Key tool for making loans to needy US students is under fire in Congress
Mr. Dawkins, a recently retired brigadier general in the US Army, is now managing director of Lehman Brothers Kuhn Loeb, a Wall Street investment firm. If a tax bill recently approved by the House Ways and Means Committee becomes law, some of the neediest youngsters in our poorest states may be denied a chance to go to college.
The bill - HR 4170 - effectively eliminates tax-exempt financing for student loans and undermines a vital element of support for the Guaranteed Student Loan program.
The GSL program, set up in 1965, is designed to provide young people of limited financial means an opportunity to attend college. Through the program, the federal government reinsures state-guaranteed loans and subsidizes the interest on loans for students from low- and some middle-income families. This support encourages private lenders to lend funds to students and their parents, thereby assisting students to pursue post-secondary education at all levels - from vocational programs to graduate school.
Many states have established student loan authorities which, through the use of tax-exempt revenue bonds, have come to play a major role in the funding of the GSL program. These agencies have established their own loan funds to serve as ''lenders of last resort'' - and sometimes lenders of only resort - for students who cannot obtain loans from private lenders. They have also helped create state secondary markets for GSLs in which they buy loans from private lenders. These secondary markets have encouraged many who do not want to assume burdensome, costly collection activities to participate in the program.
Enter HR 4170. If HR 4170 is passed in its present form, tax-exempt financing for student loans would be effectively terminated.
First, the legislation places a ceiling of $150 per capita for ''private purpose'' bonds in each state, and includes student loan revenue bonds in its definition of ''private purpose.'' With tax-exempt student loan financing included in this new, restrictive ceiling, student loans would be squeezed out in favor of more politically potent alternatives.
Second, HR 4170 subjects student loan bonds to limitations that would drive ''arbitrage'' earnings - the excess of investment yield over interest expense - below the level necessary to cover the costs of administering a student loan program.
HR 4170, therefore, would have a largely unintended, but potentially disastrous, consequence: It would jeopardize educational opportunity for those who have the greatest need in our most economically depressed states. Typically, those students whose loan applications are not approved by private lenders, and who need a lender of last resort, are poor, members of minority groups, or both. If the capital that state student loan revenue bonds produce is eliminated, these students will not be able to obtain loans - and go to college.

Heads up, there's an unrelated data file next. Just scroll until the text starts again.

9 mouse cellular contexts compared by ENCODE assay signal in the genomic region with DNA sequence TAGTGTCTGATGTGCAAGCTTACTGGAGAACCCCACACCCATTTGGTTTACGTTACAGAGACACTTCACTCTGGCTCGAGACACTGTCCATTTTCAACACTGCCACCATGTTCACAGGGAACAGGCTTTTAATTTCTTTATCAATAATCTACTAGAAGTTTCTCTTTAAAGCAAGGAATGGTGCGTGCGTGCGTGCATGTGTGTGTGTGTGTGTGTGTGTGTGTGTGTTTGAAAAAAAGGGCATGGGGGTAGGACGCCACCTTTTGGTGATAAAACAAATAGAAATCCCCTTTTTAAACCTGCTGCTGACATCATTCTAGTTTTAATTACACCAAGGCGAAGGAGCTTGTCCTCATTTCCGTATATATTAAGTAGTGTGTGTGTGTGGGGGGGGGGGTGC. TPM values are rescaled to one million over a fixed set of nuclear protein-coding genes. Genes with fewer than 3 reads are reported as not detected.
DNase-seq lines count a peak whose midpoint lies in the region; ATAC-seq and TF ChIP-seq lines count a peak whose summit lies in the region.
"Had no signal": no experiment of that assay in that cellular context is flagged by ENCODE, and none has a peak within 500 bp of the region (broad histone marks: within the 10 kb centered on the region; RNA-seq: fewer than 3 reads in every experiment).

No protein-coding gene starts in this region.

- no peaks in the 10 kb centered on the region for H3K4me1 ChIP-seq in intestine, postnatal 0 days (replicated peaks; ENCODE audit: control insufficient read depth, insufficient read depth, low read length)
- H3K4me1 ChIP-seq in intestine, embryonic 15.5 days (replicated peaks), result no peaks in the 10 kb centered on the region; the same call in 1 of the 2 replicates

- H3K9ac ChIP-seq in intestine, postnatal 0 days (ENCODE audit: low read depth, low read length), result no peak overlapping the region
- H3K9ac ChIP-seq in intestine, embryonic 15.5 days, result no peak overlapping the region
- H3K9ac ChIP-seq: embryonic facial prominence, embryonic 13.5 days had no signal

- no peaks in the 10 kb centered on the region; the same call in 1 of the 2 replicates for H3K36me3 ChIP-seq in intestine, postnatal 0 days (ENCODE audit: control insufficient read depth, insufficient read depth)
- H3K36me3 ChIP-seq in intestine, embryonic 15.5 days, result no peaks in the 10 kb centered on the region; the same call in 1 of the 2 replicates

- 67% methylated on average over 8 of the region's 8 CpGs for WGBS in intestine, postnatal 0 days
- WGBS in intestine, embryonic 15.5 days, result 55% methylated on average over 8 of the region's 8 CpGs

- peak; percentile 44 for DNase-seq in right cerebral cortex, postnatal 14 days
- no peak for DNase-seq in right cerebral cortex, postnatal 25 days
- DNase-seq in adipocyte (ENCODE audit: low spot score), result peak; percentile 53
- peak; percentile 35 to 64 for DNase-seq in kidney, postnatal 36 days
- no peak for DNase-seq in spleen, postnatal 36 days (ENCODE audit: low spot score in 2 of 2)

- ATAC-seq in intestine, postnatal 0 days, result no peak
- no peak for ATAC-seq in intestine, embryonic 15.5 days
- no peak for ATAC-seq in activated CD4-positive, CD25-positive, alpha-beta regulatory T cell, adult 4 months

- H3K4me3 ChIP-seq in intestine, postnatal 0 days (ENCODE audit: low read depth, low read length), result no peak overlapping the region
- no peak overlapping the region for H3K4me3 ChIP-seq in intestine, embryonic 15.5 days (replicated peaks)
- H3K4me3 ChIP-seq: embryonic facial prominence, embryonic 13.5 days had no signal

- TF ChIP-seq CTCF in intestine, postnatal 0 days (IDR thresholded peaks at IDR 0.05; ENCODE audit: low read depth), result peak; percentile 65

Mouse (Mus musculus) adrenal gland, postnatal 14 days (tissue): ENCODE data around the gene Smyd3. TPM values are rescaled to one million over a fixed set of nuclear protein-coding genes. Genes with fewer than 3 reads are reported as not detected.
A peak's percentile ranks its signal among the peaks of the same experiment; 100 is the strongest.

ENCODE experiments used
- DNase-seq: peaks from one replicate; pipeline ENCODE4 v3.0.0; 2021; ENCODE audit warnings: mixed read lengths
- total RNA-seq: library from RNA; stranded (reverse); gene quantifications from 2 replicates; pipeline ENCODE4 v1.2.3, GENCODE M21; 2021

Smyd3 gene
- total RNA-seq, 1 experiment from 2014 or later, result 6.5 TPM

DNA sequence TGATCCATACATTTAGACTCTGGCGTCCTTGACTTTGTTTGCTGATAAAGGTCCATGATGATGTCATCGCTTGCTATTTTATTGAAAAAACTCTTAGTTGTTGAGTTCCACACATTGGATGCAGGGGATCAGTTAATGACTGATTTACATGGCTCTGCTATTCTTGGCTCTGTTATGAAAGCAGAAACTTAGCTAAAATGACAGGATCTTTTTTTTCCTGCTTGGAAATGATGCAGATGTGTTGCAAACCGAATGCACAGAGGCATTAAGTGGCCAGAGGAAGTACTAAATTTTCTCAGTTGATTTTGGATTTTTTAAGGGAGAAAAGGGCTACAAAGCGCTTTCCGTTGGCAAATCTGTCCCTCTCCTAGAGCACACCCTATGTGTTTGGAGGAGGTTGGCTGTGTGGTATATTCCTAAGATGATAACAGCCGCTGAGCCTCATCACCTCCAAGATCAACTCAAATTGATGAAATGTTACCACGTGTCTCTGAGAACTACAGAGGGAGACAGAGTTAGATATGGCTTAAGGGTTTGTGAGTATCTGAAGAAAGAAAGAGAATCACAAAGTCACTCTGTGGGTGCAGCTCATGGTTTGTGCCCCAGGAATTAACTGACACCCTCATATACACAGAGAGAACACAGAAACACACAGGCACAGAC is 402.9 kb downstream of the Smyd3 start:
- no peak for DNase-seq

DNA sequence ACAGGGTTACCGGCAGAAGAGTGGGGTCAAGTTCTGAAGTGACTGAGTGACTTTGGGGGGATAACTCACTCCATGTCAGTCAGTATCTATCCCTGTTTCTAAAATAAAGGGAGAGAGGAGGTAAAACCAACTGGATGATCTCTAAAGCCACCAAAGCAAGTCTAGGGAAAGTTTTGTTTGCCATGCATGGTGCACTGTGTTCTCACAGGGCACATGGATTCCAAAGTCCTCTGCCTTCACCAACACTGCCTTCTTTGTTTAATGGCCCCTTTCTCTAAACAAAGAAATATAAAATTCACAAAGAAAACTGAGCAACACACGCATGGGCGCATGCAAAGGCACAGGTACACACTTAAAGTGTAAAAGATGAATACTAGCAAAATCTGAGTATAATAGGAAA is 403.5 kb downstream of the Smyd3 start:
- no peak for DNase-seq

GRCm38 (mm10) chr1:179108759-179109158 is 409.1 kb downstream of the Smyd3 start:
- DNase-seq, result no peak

Last year nearly 3 million students were able to pursue their college work because of the Guaranteed Student Loan Program. In its present form, HR 4170 could deny 200,000 to 300,000 of the neediest young people the opportunity to continue their education. Minnesota Gov. Rudy Perpich has warned: ''The cost of higher education is skyrocketing in Minnesota. We must have access to low-cost student loans if all able Minnesota students are to have access to higher education.''
Policymaking always involves tough choices. As Congress works to control the burgeoning federal deficit, it is imperative that these choices be faced. In some instances, the basic intent behind tax-exempt financing has been subverted, and Congress is well advised to review these mechanisms to ensure they serve their proper, and intended, purposes. But this review must also include a careful calculation of the full consequences of any changes.
This year, numerous commissions have reconfirmed the critical importance of education for America's future. A powerful national consensus has emerged to improve the quality of education and to make real the American promise that every young person - not just the affluent and fortunate - should have the opportunity to go as far as his talent and ambition will take him. Congress needs to reconsider HR 4170 carefully - before the nation takes a step backward, rather than move forward, in carrying out that consensus.